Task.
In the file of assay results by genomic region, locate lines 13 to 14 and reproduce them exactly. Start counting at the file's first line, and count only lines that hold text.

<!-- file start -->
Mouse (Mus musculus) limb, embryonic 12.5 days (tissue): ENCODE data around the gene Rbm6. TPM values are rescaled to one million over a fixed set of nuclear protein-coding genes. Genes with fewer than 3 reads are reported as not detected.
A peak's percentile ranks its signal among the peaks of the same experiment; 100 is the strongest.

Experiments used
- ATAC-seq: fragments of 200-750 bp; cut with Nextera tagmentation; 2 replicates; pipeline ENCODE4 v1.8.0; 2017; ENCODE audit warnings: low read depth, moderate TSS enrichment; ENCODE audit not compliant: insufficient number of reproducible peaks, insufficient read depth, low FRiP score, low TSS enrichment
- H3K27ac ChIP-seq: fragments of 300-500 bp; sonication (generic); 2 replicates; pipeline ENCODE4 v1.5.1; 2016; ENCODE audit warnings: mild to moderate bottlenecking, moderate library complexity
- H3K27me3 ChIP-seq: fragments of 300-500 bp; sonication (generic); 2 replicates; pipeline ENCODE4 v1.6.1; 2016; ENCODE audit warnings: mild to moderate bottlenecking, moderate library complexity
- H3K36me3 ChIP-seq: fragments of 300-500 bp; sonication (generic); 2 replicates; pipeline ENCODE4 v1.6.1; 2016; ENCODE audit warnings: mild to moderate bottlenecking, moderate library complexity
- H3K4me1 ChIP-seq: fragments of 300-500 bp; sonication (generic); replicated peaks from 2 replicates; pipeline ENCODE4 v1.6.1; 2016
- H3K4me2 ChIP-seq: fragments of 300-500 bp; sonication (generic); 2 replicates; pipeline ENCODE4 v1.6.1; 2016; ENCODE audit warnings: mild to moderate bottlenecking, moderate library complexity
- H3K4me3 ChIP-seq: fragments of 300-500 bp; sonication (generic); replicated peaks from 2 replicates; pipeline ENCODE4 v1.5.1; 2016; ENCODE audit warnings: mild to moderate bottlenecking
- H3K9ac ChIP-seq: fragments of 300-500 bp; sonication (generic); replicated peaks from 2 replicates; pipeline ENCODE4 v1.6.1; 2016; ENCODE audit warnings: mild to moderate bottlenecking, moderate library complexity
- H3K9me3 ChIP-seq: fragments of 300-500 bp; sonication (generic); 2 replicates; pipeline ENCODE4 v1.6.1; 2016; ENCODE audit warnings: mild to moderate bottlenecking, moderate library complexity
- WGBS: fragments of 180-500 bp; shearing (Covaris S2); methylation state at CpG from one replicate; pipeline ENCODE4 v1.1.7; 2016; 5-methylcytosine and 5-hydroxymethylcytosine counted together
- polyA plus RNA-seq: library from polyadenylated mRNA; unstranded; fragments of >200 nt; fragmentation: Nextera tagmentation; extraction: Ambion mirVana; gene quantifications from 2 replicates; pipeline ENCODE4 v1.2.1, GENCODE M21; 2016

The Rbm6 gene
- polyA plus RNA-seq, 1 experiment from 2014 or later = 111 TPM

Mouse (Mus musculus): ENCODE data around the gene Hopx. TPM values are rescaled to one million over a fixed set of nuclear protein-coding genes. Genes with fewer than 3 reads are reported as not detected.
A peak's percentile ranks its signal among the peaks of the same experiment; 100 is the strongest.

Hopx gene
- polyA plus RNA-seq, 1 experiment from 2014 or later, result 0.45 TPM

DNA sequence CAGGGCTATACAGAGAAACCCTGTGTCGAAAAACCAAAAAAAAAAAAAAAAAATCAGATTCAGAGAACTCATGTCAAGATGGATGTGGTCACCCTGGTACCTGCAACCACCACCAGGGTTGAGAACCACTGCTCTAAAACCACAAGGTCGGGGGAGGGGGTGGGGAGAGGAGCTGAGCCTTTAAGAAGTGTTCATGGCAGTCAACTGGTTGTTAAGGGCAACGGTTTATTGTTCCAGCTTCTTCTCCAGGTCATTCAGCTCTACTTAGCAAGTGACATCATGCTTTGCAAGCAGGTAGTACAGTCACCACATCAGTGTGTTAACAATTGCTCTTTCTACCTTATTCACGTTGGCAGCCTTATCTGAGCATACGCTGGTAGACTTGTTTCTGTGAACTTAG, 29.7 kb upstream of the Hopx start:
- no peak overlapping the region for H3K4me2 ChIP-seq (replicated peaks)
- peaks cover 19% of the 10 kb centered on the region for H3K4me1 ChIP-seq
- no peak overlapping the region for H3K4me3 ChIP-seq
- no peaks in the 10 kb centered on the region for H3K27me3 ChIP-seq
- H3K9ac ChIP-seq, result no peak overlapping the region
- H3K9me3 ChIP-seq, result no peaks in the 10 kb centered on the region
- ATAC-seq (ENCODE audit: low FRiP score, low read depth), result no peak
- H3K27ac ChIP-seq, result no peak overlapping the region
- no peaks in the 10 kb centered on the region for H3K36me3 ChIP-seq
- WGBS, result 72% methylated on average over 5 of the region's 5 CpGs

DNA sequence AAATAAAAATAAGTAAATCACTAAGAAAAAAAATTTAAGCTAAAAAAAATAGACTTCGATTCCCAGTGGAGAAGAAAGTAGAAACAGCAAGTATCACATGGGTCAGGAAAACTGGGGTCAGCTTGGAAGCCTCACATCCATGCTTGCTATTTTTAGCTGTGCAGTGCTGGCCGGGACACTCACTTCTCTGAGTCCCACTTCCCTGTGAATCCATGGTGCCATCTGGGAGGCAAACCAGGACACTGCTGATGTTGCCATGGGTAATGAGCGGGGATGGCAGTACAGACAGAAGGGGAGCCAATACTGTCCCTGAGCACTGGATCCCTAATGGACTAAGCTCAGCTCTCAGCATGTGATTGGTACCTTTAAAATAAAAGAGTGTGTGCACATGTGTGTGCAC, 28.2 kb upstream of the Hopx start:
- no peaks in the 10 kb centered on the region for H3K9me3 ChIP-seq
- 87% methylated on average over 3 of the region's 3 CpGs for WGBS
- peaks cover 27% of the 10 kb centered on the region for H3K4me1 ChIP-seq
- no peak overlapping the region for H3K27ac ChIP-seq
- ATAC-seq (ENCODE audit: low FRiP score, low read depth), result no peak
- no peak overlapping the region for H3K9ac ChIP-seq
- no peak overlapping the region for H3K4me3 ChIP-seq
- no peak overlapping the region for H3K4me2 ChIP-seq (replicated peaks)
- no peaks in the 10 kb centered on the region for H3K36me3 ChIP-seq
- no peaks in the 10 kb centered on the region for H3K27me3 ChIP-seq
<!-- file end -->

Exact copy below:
- WGBS: fragments of 180-500 bp; shearing (Covaris S2); methylation state at CpG from one replicate; pipeline ENCODE4 v1.1.7; 2016; 5-methylcytosine and 5-hydroxymethylcytosine counted together
- polyA plus RNA-seq: library from polyadenylated mRNA; unstranded; fragments of >200 nt; fragmentation: Nextera tagmentation; extraction: Ambion mirVana; gene quantifications from 2 replicates; pipeline ENCODE4 v1.2.1, GENCODE M21; 2016